Obama’s visits to the country: zero

 

As much as these efforts have resulted in significantly positive impacts on US relations with the world in the second decade of 21st century, these deals also carry Obama’s name in a huge stake in the long-term future. What if the direction becomes worse rather than better? There is too much one can hardly speculate, even in the 10 years of time; this also carries an important question, furthermore, of what the future US presidents will relate to these countries in a post-Obama setting. Will the presidents maintain the ‘diplomacy-first’ strategy, or will the stance become much harder and more hawkish? In such situations of fixed uncertainties, wisdom will be the sole guidance one has to employ to understand the problems, and proactively solve them. For all the flaws that have occurred, at least, engagement is the continuous form of remedy in international relations that Obama has exercised (so far).

 

 

 

 

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Building Palestinian Democracy, One Brick At A Time

rawabi

 

The story of Rawabi, the first eco-friendly planned city in Palestine, and how Bashar al-Masri, the mastermind behind the project, is – at his own unease – struggling to promote democracy and civic participation in a country already torn by Israel’s continued repression and a fragile, unstable authority.

Read the full article – released in May 2014 – in Foreign Policy.

 

Excerpt:

 

Masri and his associates are working feverishly to attract the likes of Microsoft, Apple, Google, and other major technology companies. “We really want many of the same high-tech firms that are in Israel and Egypt and Jordan to come,” he says, his voice tinged with desperation. But convincing the tech giants that this is the right time to invest is easier said than done.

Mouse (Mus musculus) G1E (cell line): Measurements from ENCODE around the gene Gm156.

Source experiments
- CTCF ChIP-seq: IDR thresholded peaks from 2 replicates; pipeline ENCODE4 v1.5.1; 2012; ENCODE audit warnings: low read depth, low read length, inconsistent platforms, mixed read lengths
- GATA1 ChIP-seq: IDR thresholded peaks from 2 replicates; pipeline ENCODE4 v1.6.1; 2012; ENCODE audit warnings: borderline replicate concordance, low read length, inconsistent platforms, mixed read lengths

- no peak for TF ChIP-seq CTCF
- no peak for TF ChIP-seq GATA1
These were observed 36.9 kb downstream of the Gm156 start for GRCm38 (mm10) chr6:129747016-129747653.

Their caution is understandable. The impasse between the Israelis and the Palestinian Authority is just one of the many complications that make Masri’s project seem utopian. Just take the problem of water. Israel controls the supply of water to the West Bank, and the Israelis have repeatedly delayed conclusion of an agreement that would enable the construction of a pipeline to supply Rawabi. That, in turn, has resulted in the repeated postponement of move-in dates for the city’s would-be residents.

The Social Laboratory

singapore surveillance state

 

Almost the whole world erupted into anger when Edward Snowden leaked NSA’s super-secret surveillance program in 2013, which gathers sensitive data of not only nearly the whole Americans’ daily communications, but also wiretaps upon numerous world leaders’ private conversations. Nonetheless, this ambitious, and pretty much dangerous, idea of supervising the entire world’s communication systems can be traced back a decade earlier, as one of many strategies devised to anticipate any possible terrorism attacks.